Under the Bush administration we were able to reauthorize Ryan White to ensure that the money followed the disease – imagine how bad off HIV in the South would be had it not been for that reauthorization. I would point out the CLIA waiver for rapid HIV testing, which I believe occurred in 2002.

    I started my term on PACHA later than Jim, but we still had Clinton appointees on the council. Actually, I took Brent Minor’s job as Chair of the Treatment and Care subcommittee when Brent’s term expired. Later, I became chair of the Domestic Sub-committee. NEVER did I witness or experience homophobia from President George W. Bush.

    HIV care in the U.S. has always had tremendous bipartisan support. I do not see that changing with the new administration.

    • Jim Driscoll

      November 30, 2016 at 8:17 pm

      My op-ed in the Blade does not address Bush 43 HIV failings or achievements.It focuses on the future. Yes, some will dwell on past mistakes at the cost of ignoring present challenges. But why attack LGBT people who want to move ahead constructively?

      Although I did not mention George W. Bush’s AIDS record, I am happy to defend it. PEPFAR and the Global Fund were major international and humanitarian achievements, for which all, especially those with HIV, owe President Bush gratitude. With long ADAP waiting lists and other festering problems the Ryan White Care Act needed updating to insure that funding followed actual cases. That was done successfully by the Bush Administration with the help of leadership from Log Cabin members David Reznik and Carl Schmid on PACHA.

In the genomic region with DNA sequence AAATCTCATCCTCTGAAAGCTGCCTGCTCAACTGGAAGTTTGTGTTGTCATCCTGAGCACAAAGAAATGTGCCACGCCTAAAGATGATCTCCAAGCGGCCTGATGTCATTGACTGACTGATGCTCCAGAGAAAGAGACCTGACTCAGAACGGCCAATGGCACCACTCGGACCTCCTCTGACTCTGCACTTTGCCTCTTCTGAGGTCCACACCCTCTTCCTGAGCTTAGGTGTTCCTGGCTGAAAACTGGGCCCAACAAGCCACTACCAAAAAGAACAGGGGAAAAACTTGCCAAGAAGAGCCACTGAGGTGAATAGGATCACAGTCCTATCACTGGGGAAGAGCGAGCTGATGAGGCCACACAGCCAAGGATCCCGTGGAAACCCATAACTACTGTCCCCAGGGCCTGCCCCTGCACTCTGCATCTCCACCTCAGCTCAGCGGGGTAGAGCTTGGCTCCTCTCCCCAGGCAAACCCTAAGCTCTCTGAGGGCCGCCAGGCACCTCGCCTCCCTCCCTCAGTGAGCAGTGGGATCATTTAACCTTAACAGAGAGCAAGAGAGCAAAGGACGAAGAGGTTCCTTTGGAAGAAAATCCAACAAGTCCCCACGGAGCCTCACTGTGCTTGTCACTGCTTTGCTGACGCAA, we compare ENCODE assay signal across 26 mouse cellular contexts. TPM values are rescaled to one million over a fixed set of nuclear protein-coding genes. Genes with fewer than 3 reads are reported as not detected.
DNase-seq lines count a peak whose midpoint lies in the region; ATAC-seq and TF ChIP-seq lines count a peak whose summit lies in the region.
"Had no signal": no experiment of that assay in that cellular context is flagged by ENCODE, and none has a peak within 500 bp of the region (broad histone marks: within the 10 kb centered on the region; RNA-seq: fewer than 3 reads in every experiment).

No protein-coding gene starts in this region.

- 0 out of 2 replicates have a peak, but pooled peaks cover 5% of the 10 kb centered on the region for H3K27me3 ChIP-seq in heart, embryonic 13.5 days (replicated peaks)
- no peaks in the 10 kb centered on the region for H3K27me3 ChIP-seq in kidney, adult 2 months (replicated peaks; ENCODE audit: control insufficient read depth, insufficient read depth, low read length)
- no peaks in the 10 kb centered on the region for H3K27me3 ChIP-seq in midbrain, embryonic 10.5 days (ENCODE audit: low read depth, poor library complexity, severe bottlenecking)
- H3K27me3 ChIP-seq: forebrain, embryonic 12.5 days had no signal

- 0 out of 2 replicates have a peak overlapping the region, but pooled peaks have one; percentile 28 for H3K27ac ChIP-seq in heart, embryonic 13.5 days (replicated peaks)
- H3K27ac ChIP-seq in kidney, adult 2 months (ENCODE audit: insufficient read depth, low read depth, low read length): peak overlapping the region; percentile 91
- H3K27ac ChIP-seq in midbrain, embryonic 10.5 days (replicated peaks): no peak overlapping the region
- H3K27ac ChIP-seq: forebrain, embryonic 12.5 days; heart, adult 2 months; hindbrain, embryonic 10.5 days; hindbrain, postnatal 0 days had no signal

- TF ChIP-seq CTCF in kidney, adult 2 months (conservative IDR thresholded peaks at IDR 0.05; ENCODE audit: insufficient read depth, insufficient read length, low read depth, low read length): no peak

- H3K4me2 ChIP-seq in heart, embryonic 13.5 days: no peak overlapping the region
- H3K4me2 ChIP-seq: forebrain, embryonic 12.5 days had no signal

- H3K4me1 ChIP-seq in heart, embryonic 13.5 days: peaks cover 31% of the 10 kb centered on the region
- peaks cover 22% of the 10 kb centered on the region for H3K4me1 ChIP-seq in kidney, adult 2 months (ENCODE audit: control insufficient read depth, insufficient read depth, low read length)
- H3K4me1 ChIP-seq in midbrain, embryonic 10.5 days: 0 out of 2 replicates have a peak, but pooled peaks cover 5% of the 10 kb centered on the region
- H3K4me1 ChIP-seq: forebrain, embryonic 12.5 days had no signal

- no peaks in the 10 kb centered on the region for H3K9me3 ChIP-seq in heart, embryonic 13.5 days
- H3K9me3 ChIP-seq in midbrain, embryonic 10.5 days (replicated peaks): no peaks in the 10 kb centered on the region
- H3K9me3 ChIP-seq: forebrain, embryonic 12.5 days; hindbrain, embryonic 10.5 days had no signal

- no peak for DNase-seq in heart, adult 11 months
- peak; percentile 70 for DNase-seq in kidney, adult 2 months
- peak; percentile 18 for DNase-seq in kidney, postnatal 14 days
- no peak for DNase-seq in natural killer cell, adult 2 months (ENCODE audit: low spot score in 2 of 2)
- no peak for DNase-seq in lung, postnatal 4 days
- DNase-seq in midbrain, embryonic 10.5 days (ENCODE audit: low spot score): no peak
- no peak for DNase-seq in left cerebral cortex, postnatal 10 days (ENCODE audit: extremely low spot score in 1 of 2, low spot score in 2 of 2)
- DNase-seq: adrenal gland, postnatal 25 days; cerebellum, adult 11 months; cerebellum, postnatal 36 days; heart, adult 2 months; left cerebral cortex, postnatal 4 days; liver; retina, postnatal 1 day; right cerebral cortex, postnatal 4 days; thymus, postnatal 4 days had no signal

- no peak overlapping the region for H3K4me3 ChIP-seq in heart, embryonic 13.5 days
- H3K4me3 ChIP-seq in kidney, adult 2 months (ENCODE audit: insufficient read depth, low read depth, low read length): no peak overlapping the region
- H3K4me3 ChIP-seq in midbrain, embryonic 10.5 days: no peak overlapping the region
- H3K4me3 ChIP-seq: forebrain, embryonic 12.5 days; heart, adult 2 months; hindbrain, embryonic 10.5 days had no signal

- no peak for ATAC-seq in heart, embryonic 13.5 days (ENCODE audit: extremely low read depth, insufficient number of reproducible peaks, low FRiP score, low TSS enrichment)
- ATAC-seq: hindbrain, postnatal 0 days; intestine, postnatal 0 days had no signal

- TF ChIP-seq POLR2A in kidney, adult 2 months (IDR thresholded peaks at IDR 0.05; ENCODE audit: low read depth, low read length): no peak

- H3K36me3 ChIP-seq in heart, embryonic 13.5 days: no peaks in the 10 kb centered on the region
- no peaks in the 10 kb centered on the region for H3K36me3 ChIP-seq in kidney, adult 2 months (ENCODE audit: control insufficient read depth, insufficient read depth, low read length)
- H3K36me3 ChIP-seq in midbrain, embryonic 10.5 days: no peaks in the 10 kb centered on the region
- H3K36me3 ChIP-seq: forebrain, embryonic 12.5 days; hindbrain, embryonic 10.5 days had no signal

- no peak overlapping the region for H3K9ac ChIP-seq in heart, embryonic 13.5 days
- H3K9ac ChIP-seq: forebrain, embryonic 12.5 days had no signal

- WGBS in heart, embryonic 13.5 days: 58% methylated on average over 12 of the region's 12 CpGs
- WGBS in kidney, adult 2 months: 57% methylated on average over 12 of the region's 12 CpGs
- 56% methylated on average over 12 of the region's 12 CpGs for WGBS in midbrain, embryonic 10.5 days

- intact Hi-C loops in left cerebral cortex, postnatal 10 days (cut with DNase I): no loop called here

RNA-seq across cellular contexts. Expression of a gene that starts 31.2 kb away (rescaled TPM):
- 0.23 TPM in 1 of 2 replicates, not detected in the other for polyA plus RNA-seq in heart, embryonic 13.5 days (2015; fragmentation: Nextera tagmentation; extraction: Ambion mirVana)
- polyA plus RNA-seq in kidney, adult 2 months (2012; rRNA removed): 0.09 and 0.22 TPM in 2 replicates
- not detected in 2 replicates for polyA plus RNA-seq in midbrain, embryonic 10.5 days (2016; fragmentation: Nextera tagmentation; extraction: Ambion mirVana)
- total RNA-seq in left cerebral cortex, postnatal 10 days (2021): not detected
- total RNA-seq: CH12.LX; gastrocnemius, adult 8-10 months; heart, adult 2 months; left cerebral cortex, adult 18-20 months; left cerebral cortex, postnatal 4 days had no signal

Rapid HIV testing had been stalled for years in FDA by CLIA special interests. Clinton could have removed the block, but left it for Bush to do the job. Claude Allen was instrumental in pursuading President Bush to over-rule FDA and implement widespread rapid testing. Toward that end, I worked with Allen and Dr. TomCoburn, then chair of PACHA. Coburn was a determined AIDS advocate, Allen was an able and gracious man who made a small but tragic mistake. Dr. Joe O’Neil headed ONAP then; enjoying President Bush’s support and access, Joe used them to advance, rapid testing, PEPFAR, and many other HIV issues.

      Although I favor documenting what went wrong in the past and who was at fault, we must not let past wrongs distract us from urgent present threats and needs. The spread of intolerant Sharia dogma throughout the world today is the greatest single threat to LGBT rights, as well as to women’s rights. The LGBT establishment’s reluctance to recognize this threat is shameful, as is the near silence of the Democratic Party.